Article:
Caught between a rock and a hard spot - that's how many at Great Basin Community College describe themselves Looking at the budget cuts for higher education looming at the legislature.
Their problem? They have a program they say works. "Our programs are industry based. You know mining in this area supports these technical programs and they provide scholarships and jobs and most of our students come out with a job when they're done with the training so these programs are very popular."
The faculty thinks they have everything Governor Brian Sandoval says he wants.
Heavy participation from an industry that helps pay for the students' education and then hires most of them on the way out.
And hundreds of other kids are just waiting their turn waiting to get into a college that because of continuing budget cuts can't serve the industries that want all the graduates they can turn out. "It will affect a third of our workforce. It has started to affect the students, there were 1,500 failed registrations, that were not able to get into a class this spring. They come in, they want to get into the technical programs, they want to get a job, we have to turn them away because there's no funding for it."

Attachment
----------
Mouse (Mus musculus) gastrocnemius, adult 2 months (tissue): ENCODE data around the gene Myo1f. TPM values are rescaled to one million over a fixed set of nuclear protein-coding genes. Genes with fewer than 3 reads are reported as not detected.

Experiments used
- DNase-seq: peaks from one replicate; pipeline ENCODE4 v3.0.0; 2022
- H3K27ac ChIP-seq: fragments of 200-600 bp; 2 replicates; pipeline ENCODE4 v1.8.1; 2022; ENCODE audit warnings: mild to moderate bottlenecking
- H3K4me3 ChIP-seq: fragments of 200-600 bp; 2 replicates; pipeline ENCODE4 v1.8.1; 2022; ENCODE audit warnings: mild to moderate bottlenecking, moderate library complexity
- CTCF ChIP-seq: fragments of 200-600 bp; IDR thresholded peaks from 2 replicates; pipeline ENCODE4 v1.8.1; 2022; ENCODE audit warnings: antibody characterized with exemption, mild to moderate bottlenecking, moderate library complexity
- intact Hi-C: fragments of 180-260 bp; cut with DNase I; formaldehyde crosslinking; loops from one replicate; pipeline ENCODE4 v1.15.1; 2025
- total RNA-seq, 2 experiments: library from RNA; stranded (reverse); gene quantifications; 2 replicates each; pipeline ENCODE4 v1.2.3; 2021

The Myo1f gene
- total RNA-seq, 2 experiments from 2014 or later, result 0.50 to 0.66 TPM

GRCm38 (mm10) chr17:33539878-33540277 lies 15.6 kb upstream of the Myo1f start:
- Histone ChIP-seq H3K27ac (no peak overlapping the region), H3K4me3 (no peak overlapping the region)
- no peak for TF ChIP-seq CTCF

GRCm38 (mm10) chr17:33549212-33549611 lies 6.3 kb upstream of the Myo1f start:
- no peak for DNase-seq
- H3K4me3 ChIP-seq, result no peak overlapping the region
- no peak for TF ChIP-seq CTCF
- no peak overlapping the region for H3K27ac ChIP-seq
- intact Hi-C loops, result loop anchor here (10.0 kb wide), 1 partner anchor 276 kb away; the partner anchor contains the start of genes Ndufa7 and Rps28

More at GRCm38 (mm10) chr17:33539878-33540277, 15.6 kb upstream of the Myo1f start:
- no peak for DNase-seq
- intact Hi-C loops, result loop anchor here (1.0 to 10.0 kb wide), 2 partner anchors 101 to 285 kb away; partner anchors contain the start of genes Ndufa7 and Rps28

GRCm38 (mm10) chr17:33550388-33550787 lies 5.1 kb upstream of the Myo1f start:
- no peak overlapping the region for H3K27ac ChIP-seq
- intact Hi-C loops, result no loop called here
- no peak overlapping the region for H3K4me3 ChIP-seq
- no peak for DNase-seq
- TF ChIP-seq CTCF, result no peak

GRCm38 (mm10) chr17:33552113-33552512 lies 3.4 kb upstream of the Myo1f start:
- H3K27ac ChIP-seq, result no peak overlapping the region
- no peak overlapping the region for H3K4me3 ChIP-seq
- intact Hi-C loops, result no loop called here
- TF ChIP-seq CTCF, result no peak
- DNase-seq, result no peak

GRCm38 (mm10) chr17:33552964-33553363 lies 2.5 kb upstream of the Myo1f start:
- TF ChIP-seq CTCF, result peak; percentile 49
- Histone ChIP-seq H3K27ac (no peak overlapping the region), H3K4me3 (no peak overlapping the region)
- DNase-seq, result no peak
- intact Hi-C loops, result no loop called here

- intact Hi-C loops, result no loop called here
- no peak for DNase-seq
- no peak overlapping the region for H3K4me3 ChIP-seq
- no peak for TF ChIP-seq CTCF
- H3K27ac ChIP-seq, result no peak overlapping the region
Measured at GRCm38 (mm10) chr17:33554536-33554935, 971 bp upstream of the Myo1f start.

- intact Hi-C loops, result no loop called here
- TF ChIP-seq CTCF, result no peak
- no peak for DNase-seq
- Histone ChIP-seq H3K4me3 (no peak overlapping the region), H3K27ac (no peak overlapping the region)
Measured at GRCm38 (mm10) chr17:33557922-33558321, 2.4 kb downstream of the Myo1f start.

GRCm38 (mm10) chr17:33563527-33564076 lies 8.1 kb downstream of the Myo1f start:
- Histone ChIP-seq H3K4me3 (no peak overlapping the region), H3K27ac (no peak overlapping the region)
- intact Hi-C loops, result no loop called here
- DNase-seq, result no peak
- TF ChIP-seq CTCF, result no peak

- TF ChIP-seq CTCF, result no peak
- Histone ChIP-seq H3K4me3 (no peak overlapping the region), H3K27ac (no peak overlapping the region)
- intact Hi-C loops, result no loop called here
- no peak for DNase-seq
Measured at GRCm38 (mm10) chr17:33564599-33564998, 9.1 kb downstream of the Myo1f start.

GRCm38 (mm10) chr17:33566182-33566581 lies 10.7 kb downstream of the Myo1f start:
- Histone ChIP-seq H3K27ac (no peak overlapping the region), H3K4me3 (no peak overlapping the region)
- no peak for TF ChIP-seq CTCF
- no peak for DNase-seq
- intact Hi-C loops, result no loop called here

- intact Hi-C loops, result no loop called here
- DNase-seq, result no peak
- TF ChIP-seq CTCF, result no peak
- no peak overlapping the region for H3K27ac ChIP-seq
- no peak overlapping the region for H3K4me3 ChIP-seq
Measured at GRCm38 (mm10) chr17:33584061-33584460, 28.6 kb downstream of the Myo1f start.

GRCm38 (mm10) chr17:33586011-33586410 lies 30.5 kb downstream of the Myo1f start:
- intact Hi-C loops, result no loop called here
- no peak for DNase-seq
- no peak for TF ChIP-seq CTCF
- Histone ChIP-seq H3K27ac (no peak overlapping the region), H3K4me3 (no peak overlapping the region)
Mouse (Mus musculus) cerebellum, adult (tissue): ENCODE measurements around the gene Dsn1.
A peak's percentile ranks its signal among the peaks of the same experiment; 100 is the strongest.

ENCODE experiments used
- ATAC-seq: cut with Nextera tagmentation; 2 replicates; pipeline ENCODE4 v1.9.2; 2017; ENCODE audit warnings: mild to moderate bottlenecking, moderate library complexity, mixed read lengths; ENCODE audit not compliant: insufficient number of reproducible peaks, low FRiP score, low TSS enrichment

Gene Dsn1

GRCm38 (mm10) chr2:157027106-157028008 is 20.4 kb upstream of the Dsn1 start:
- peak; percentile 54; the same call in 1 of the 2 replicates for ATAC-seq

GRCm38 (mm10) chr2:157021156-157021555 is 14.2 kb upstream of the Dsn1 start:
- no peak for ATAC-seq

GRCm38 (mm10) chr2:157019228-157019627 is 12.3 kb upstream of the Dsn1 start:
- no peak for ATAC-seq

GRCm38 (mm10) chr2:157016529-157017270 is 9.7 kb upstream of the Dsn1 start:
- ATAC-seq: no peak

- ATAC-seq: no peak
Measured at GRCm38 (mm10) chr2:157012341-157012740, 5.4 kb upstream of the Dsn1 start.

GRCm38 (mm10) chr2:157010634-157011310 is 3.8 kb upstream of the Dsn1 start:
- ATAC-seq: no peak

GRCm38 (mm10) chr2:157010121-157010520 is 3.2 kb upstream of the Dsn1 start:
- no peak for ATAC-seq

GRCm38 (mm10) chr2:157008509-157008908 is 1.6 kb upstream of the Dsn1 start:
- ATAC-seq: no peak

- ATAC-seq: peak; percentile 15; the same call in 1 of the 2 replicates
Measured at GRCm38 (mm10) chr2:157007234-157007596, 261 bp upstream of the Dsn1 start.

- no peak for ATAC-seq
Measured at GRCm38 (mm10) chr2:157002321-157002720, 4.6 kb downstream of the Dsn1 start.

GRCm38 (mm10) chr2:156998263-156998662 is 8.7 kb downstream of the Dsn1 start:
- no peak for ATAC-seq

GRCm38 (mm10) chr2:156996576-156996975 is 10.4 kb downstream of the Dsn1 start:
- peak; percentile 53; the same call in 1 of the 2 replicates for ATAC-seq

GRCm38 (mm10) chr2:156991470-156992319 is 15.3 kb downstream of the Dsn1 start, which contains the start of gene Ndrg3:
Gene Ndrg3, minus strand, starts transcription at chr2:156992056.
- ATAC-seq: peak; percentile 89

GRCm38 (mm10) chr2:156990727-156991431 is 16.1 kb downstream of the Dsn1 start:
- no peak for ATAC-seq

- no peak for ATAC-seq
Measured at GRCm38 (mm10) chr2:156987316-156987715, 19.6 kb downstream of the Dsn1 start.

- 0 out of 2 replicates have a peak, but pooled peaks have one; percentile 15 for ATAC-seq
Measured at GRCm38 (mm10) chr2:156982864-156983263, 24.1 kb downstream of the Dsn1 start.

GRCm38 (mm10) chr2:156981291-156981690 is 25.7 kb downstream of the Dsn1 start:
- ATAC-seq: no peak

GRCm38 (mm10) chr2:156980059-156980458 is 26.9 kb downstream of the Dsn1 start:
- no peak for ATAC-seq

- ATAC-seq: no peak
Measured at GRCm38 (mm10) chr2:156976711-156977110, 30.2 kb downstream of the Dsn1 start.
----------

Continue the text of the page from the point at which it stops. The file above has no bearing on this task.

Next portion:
And it's not just mining careers that are on hold. Students here are training to save lives as EMTs.
And health experts say the U.S. is facing a critical nursing shortage over the next few years.
But in the undergraduate programs for nursing, one professor is only allowed to work with 8-students at a time in a class to make sure it's safe for you when they graduate. Again, the problem is funding. "Our enrollment is limited by the number of faculty that we can hire because there's an even bigger shortage of nursing faculty..."
It's tough to hire someone if they don't know if the job is going to last.
Even the students understand that. "As far as faculty and everyone that works here, you know, it's hard to keep fighting when you're constantly told up what you're doing isn't working..."
One of the plans on the table is to consolidate more of the community colleges, but professors say that will exclude even thousands more prospective students trying to get in.